Five-year plan: 8 problems IT must solve

You can't march into the future dragging old problems that should already have a solution. Here's what must be done

By Paul Venezia, InfoWorld |  Business, IPv6, spam

The solution for this problem may come in the form of VDI (virtual desktop infrastructure), a slicker and higher-performance thin client model, an amalgam of the two, or something completely different. Bottom line: We need a new paradigm that extends the PC tradition of personal empowerment, yet sustains centralized IT control, security, and management.

Ultimately, portability should be part of the package, too. That way, users can take their desktop environments with them and work without a connection; when that connection is restored, so is IT control. Will some kind of secure, client-side virtual machine be the solution? Will users bring their own laptops or tablets and run that "business VM"? Maybe. But nothing like that is close to getting widespread traction yet.

IT fix No. 2: Disk-free virtualization servers If you were to go back in time just 10 years and mention that a 64-bit 48-core server with 512GB of RAM would be available for relatively cheap in 2010, they'd look at you funny, then wonder aloud about the possible uses of such a beast. Almost overwhelmingly, the answer to that question today is virtualization.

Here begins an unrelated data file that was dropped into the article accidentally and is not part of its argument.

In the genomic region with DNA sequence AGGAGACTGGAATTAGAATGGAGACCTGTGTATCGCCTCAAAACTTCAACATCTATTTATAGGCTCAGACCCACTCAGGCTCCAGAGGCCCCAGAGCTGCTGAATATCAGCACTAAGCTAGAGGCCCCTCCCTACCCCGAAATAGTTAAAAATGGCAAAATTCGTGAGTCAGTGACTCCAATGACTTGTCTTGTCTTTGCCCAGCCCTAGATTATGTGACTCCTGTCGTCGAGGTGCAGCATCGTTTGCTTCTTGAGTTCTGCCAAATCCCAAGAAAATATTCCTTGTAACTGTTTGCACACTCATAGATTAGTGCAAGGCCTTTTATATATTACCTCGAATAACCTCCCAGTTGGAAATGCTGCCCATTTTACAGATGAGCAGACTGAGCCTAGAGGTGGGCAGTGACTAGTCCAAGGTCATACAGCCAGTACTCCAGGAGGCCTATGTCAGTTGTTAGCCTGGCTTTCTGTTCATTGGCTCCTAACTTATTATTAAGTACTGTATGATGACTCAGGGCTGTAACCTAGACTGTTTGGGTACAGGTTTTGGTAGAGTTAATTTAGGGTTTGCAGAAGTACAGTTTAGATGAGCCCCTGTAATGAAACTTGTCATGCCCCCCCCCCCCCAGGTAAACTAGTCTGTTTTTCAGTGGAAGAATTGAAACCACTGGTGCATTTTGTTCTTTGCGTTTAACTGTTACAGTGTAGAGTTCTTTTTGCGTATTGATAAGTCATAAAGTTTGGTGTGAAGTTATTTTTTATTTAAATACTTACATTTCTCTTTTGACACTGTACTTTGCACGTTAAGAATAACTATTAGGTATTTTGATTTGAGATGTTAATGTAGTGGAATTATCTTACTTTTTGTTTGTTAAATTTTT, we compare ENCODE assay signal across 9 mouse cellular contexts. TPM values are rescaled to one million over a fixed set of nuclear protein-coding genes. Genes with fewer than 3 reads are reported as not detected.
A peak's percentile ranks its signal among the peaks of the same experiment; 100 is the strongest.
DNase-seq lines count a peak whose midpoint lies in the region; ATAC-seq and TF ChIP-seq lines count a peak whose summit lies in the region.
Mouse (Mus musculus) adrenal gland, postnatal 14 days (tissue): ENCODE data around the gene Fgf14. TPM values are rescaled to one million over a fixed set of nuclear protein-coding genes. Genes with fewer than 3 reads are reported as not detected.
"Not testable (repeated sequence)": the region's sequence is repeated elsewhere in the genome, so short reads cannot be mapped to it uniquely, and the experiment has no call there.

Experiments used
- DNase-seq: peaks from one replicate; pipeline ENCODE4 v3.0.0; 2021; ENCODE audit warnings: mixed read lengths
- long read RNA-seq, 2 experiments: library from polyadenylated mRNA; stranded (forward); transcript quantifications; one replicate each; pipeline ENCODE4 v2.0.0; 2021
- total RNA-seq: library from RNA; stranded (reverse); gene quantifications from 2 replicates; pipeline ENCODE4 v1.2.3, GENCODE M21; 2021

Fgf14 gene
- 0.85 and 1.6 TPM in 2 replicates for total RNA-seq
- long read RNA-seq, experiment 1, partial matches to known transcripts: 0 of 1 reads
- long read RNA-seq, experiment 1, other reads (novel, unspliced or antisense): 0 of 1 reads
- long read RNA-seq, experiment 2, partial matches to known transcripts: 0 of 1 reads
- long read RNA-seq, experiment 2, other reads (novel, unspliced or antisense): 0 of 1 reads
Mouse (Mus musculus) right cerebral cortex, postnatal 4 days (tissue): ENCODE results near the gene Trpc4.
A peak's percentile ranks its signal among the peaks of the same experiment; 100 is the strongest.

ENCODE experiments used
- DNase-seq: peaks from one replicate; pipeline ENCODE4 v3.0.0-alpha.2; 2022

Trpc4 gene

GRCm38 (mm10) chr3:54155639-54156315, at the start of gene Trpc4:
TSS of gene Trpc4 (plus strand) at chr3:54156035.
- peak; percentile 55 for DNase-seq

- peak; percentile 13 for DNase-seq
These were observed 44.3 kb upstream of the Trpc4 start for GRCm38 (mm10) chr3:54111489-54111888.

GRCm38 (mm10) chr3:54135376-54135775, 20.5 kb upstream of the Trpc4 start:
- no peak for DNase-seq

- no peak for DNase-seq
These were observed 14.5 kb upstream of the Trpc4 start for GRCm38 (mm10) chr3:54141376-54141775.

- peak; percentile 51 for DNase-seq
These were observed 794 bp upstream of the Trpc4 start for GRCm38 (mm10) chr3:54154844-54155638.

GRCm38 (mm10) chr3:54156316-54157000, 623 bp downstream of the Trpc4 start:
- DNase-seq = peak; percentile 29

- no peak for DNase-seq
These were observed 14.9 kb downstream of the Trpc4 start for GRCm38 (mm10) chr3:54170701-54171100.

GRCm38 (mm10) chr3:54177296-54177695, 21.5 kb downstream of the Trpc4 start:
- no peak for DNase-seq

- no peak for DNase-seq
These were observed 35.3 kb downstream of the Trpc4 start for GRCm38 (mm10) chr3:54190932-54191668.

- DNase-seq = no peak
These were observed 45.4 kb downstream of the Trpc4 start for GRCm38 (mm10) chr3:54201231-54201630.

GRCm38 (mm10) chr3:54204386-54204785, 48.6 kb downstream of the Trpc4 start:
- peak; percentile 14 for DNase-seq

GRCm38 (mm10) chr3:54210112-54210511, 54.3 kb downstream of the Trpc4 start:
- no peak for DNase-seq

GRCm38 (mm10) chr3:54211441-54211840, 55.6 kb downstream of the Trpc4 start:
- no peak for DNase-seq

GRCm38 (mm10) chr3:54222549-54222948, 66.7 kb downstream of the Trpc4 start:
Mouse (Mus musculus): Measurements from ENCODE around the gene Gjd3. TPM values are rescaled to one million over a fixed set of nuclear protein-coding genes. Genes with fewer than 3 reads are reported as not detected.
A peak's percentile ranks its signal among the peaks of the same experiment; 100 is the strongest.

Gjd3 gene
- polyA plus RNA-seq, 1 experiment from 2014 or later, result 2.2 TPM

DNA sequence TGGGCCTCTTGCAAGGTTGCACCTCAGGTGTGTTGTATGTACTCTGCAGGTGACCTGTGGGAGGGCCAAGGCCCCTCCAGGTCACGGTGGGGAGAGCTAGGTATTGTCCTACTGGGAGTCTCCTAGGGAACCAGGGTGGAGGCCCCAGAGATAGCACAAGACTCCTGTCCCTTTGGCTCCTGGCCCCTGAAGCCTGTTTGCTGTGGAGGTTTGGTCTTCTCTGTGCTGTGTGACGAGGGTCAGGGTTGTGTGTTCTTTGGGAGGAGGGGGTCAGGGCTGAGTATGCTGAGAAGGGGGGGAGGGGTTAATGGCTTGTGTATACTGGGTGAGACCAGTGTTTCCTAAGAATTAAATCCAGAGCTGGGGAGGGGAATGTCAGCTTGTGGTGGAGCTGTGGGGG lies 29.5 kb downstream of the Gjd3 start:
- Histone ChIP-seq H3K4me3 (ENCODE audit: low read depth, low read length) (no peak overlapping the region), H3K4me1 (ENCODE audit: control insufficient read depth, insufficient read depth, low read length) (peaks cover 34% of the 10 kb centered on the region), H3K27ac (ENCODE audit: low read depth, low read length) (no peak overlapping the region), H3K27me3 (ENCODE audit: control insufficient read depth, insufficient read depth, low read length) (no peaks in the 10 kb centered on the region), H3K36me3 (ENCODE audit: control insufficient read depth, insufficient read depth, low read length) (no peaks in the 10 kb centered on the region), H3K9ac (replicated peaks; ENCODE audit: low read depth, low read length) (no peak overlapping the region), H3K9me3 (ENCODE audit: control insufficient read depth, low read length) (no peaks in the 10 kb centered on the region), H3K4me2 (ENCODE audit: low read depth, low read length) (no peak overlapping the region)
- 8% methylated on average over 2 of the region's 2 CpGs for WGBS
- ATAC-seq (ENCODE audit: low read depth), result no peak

There's no doubt that virtualization is the path of IT for the foreseeable future. An essential part of that vision is huge multicore servers, each housing dozens of virtual servers, but the default configuration of those servers is nowhere near purpose-built for virtualization. It's time to change the defaults.

Most servers may now be aimed straight at the virtualization market, but they're still constructed for a single-server role. The additional hardware, heat, power, and size of these boxes don't do any good in a virtualized environment, and we could easily do away with them. Virtualization hosts need only three items: CPU, RAM, and I/O. Hypervisors can and should boot from internal flash devices or at the very least a 1.8-inch SSD, but the need for physical disk -- along with all its cooling and power requirements -- can be jettisoned.

A few entries in the server market fit this model to a degree, but they're all blades meant to reside in the appropriate chassis, all with local disk. In five years, I expect that ordering a blade chassis or a server with local disk to be the rarity, while diskless virtualization host servers will be the norm, with virtualization and SANs as common as keyboards.

Bring those servers to the smallest reasonable size possible, then go forth and virtualize. In 10 years, we'll tell our kids about way back when you could buy a server with an internal hard drive.

Originally published on InfoWorld |  Click here to read the original story.
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